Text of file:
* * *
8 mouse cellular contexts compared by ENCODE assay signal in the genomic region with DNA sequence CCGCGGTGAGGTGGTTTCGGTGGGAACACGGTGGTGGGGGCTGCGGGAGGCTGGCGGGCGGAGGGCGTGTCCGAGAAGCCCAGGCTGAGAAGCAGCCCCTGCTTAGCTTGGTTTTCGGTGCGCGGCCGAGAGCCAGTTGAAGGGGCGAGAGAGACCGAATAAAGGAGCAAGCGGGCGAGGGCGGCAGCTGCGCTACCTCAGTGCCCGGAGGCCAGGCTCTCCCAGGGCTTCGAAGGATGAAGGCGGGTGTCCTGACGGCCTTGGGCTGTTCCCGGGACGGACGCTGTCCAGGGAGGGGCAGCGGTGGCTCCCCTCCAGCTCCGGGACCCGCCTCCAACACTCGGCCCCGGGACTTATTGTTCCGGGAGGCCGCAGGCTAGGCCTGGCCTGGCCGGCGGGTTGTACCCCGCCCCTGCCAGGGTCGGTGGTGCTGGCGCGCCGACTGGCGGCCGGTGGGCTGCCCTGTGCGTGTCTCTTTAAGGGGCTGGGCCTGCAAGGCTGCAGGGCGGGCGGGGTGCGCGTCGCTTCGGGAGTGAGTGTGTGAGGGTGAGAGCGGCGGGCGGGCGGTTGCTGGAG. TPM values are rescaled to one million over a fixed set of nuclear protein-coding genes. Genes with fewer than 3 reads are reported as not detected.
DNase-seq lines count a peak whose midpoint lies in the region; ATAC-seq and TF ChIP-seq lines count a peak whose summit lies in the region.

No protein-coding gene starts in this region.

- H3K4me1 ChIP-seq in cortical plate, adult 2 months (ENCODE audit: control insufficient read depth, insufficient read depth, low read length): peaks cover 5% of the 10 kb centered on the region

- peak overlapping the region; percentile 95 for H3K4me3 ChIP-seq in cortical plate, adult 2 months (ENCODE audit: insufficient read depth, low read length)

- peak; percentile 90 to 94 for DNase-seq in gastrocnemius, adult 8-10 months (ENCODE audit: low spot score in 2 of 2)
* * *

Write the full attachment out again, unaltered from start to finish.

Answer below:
8 mouse cellular contexts compared by ENCODE assay signal in the genomic region with DNA sequence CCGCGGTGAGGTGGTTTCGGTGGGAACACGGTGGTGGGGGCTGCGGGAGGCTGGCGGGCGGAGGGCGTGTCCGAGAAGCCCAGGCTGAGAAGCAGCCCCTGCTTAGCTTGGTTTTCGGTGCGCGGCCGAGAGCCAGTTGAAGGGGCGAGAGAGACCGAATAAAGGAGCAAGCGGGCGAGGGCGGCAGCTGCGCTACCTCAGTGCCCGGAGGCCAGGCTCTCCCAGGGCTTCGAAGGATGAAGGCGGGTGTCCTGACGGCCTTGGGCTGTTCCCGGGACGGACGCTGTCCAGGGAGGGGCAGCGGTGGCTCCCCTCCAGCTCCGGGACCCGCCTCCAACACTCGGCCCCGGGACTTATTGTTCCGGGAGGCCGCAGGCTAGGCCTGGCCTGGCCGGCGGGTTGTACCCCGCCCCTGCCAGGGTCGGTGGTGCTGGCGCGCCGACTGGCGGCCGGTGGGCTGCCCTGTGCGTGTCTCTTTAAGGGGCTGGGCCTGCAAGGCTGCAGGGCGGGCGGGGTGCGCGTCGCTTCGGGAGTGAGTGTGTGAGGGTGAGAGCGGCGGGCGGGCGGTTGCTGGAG. TPM values are rescaled to one million over a fixed set of nuclear protein-coding genes. Genes with fewer than 3 reads are reported as not detected.
DNase-seq lines count a peak whose midpoint lies in the region; ATAC-seq and TF ChIP-seq lines count a peak whose summit lies in the region.

No protein-coding gene starts in this region.

- H3K4me1 ChIP-seq in cortical plate, adult 2 months (ENCODE audit: control insufficient read depth, insufficient read depth, low read length): peaks cover 5% of the 10 kb centered on the region

- peak overlapping the region; percentile 95 for H3K4me3 ChIP-seq in cortical plate, adult 2 months (ENCODE audit: insufficient read depth, low read length)

- peak; percentile 90 to 94 for DNase-seq in gastrocnemius, adult 8-10 months (ENCODE audit: low spot score in 2 of 2)